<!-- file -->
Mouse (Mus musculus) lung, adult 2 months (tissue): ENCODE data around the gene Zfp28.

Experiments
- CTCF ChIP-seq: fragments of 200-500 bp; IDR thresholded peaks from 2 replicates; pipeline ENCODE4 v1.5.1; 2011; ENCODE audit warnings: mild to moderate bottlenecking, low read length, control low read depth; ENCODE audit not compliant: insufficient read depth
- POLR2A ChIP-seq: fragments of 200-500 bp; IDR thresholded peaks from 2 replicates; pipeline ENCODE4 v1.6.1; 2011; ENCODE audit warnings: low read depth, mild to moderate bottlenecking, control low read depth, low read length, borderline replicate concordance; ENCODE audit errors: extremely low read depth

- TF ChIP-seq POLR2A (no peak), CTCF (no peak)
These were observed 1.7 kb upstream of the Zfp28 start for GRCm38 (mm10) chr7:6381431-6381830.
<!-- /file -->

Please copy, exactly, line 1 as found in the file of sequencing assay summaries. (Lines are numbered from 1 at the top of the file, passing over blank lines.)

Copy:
Mouse (Mus musculus) lung, adult 2 months (tissue): ENCODE data around the gene Zfp28.